A planeload of refugees from Kuwait and Iraq were met by eager family members and a downpour yesterday at Baltimore-Washington International Airport.

Clutching red and gray airline blankets to keep off the chill and torrential rain, 94 adults carried or led 66 children into a hangar to arrange tickets to other points in the United States, get emergency financial aid or run, at last, into the arms of waiting relatives.

"I feel very happy and I am glad I came," said Syed Wajid, a physician who fled Kuwait City with his wife and six of their children.

Wajid said he had seen soldiers stopping cars and forcing the occupants to lie face down in the dirt.

"The conditions {in Kuwait} are deteriorating day by day . . . . The shops are closed, there is no one to repair the cars. There is no labor anywhere," said Wajid, who will be staying with his sister's family in a Baltimore suburb.

The refugees, 54 Americans and 106 foreigners with ties to the United States, spent Saturday night in London before boarding a Pan Am flight to BWI.

On landing at BWI, they spent an interminable hour sitting on the runway because airport authorities didn't want them to disembark during lightning storms and heavy rain that briefly swept through the area.

One young girl was taken by ambulance to the terminal so doctors could examine a burn she received while in the Middle East, said Robert Gould, spokesman for the Maryland Emergency Management Agency, which is coordinating the welcome.

Family members spent the time talking to crisis counselors and reporters.

"It's been a month and a half of misery," said Waleed, a 21-year-old college student whose American mother was aboard the plane. He and his sister, Bettina, 23, were born in Kuwait and are attending college in the Washington area.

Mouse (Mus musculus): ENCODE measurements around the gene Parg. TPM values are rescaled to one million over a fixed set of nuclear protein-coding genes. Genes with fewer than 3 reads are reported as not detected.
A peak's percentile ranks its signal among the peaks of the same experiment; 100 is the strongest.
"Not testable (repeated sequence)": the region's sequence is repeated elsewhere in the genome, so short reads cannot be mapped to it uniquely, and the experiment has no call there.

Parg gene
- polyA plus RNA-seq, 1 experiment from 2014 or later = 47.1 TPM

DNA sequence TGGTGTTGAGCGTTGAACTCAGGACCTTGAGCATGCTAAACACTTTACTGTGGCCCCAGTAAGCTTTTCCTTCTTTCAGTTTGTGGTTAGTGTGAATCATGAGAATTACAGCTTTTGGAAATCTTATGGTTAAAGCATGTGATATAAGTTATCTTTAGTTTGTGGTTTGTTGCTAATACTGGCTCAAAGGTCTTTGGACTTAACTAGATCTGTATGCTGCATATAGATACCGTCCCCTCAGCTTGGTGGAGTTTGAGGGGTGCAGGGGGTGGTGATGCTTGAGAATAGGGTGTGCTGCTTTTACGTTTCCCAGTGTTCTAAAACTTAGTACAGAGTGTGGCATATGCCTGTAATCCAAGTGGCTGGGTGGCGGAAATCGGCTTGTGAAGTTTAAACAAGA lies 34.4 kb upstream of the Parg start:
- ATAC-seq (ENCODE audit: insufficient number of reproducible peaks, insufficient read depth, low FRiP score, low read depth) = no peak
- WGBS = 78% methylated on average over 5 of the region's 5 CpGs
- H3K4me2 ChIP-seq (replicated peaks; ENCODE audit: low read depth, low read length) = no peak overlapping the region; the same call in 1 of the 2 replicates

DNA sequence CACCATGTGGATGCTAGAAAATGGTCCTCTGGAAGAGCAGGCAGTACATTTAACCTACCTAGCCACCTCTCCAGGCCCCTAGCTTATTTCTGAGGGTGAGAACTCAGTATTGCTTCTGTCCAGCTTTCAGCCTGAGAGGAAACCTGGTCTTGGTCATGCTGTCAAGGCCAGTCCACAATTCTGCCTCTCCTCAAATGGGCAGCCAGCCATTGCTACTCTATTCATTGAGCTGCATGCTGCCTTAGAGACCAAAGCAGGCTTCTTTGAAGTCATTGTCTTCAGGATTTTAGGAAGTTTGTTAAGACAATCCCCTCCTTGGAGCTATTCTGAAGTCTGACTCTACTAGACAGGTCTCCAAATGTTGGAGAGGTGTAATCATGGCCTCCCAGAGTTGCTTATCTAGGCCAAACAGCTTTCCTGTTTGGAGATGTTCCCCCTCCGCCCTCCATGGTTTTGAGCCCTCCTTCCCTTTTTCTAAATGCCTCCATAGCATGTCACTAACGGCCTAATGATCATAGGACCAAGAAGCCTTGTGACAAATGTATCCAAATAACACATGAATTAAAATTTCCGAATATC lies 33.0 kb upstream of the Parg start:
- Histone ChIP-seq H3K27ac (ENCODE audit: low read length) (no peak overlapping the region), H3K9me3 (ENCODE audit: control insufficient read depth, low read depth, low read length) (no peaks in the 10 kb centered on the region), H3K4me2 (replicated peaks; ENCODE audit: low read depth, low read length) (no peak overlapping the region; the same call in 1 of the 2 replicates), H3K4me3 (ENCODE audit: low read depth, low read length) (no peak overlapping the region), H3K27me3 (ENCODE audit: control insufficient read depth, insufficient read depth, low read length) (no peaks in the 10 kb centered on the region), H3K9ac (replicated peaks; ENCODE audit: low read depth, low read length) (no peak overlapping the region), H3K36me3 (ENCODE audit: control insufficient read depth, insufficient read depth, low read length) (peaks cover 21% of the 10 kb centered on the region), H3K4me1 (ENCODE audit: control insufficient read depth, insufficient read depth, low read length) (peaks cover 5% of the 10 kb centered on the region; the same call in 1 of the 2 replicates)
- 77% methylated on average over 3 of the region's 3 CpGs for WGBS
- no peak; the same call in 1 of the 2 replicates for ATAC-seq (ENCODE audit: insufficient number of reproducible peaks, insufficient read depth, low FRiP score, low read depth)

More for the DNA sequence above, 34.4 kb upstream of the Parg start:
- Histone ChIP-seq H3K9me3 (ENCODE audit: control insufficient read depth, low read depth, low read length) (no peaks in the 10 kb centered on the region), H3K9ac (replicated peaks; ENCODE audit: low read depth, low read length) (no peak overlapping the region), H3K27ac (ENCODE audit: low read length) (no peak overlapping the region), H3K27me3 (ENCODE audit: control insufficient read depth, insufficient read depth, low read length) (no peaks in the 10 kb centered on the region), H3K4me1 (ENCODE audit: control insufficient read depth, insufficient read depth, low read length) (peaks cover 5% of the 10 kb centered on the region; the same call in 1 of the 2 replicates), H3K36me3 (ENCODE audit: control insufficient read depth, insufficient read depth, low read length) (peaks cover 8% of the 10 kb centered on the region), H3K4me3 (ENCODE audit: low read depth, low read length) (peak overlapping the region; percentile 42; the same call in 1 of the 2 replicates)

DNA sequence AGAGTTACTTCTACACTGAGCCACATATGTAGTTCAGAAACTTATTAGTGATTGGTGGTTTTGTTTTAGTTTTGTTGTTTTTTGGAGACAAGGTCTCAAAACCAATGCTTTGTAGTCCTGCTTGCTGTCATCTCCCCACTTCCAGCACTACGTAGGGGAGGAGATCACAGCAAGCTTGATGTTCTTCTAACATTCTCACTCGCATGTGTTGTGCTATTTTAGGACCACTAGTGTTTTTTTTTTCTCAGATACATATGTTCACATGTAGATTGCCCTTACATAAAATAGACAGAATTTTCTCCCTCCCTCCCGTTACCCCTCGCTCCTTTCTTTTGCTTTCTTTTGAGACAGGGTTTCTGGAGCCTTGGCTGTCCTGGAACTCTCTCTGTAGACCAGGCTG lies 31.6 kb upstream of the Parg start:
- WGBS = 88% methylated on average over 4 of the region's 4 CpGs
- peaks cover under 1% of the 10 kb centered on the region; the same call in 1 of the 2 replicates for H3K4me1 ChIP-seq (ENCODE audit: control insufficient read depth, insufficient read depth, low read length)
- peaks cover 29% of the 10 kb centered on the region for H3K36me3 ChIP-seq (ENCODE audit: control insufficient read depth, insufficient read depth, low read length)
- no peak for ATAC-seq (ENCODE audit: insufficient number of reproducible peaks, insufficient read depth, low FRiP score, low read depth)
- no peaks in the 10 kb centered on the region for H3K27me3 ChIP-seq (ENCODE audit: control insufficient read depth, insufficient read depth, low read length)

They would not give their last name because their father, a Kuwaiti businessman, and brother are still in Kuwait.

"I called my mother on the morning of the invasion. She didn't know anything. The rest of the world knew before the Kuwaitis that they were being invaded," said Bettina, who was wearing a red "Free Kuwait" T-shirt.

Wajid's waiting brother-in-law, Mohammed Khan, said, "The happiest thing is that they are well and alive."

"I'm so excited . . . . We've been waiting two hours so far," said Wajid's oldest daughter, Maleha, 18, who is studying computer science at Harford Community College.

Yesterday's flight from London was the third planeload of refugees from Kuwait to arrive at BWI in a week.

In all, 607 former hostages have come through the airport, Gould said.

The federal government will provide the refugees with money for tickets to other U.S. destinations and emergency needs, but the refugees must repay the loans.

Most of the exhausted refugees rushed from the airport as quickly as possible, but one American woman read a statement urging immediate military action against Iraq.

"If {Kuwaitis} don't get help, they might as well be dead," said the woman, who would not give her name or say why she was in Kuwait. "Something needs to be done. We can't wait for the sanctions to work."

The woman, who wore traditional Arab dress and carried a small child, said she had kept herself informed by listening to Voice of America radio broadcasts. She said she had heard bombs and seen gunfire.